Working together to help children learn and grow in a complex world
Nov. 20, 2017
How to read a report card
By Phil Spears, Head of School
As we close the first trimester this week and head off for the Thanksgiving holiday, we look forward to sharing news of your child's progress on report cards in early December. I will never forget the first bad grade I ever got on a report card. It was in Ms. Oswalt's advanced middle school math class. I had wrongly thought I was an excellent math student, but I was really just strong at computation. Once I was required to tackle some abstract algebraic concepts for the first time, I struggled mightily, so much so that I pretty much stopped trying, glossing over my class work and homework. I did everything I could to hide my poor math grades from my parents at home.
When that first report card arrived at my house -- via snail mail -- I was scared for my Dad to see it, as I hated disappointing him. (I was the preacher's son.) My Dad stared at the report for a long time in silence. Finally I couldn't stand the quiet, and I said, "Well, what do you think?" Reverend Spears smiled, looked up at me and quietly but seriously replied, "What do you think, son? They're your grades." I was shocked when no lecture or consequences followed, and I have been grateful to my father -- then and now -- for teaching me in just a few words a simple lesson: I needed to own my education. My learning and grades, and my triumphs and failures, were not his; they were mine, and I was responsible for motivating myself. I did not suddenly become a fine middle school math student. Indeed, I struggled most of that year in math. But I tried harder, and even though I preferred to use the right side of my brain in high school (for English and history), I was able later to successfully navigate and sometimes(!) enjoy classes like trigonometry and physics.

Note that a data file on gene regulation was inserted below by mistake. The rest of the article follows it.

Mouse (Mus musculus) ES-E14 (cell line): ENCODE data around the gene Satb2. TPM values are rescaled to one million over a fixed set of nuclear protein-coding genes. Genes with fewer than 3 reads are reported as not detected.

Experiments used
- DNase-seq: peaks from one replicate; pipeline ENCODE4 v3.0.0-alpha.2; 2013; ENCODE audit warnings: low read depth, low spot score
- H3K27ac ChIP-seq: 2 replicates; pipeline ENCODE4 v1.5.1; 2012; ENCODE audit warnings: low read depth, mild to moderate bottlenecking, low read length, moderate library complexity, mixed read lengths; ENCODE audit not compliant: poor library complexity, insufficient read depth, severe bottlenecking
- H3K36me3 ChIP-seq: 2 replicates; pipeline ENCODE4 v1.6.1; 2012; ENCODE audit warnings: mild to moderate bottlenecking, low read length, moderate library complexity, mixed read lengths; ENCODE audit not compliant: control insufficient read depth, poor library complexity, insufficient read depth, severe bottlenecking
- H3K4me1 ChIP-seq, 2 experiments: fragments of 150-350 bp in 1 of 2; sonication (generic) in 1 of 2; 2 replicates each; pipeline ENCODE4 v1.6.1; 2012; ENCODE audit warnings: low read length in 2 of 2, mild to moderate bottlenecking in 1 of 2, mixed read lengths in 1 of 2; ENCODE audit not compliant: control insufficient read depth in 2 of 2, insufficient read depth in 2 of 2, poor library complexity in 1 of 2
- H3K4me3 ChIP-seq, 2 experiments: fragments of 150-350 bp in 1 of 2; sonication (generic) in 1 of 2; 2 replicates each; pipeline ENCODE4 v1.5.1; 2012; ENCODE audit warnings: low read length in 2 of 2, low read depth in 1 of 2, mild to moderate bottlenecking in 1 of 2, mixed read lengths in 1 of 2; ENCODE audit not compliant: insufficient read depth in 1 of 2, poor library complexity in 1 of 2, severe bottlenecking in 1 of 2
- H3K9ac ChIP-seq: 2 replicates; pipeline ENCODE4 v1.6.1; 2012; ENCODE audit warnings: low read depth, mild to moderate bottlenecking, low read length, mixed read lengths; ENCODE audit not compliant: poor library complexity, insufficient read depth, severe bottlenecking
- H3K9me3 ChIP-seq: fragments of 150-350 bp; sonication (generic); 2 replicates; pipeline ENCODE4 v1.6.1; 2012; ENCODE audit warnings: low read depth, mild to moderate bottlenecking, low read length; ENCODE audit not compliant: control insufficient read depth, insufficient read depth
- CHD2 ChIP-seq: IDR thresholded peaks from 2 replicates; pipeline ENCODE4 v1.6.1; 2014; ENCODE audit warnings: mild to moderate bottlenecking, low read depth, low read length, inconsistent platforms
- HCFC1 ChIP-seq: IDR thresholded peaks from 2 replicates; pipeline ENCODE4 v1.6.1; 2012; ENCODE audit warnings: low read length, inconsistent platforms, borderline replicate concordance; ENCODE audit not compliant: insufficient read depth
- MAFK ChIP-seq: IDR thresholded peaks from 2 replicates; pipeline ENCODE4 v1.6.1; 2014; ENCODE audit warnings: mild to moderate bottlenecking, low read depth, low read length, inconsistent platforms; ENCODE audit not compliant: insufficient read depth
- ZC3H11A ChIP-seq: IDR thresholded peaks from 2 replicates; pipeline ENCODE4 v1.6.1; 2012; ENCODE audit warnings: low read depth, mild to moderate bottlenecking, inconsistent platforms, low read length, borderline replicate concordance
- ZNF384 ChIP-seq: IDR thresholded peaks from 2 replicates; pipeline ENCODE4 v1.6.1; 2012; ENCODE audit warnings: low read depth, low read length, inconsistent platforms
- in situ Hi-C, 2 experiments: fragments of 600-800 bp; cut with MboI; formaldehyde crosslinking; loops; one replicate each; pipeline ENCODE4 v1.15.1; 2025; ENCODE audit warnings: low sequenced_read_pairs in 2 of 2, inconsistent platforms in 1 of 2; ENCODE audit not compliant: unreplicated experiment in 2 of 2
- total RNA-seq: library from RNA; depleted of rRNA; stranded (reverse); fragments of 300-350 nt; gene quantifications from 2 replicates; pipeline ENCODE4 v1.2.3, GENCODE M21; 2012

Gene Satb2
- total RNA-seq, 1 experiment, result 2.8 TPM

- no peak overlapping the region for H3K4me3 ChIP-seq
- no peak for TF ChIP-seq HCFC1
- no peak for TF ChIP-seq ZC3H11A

Are grades important? Yes. And we should and do encourage and push students to improve, not only academically but in all their endeavors, and we pause at appropriate moments and honor academic excellence in grades 7 and 8. It's also important for us to remember as parents that that these lower and middle school years are primarily about the development of good habits and skills, the process of gradual growth and improvement in mind, body, and spirit. Slow maturation of children can frustrate adults who care about them and who want them to fulfill their potential sooner rather than later. The journey from childhood to adolescence to young adulthood is a marathon, not a sprint.
This is a crucial reminder as we get ready to send our first report cards of the year in a couple of weeks. The most important thing students can do is take rightful pride in the areas where they have done well, and simultaneously digest carefully the narrative teacher comments and strive to implement suggestions for improvement. K-8 report cards are important insofar as they are a reflection of the aforementioned, developing habits and skills; but once a young person has moved onto high school, his or her K-8 reports will never be seen again...
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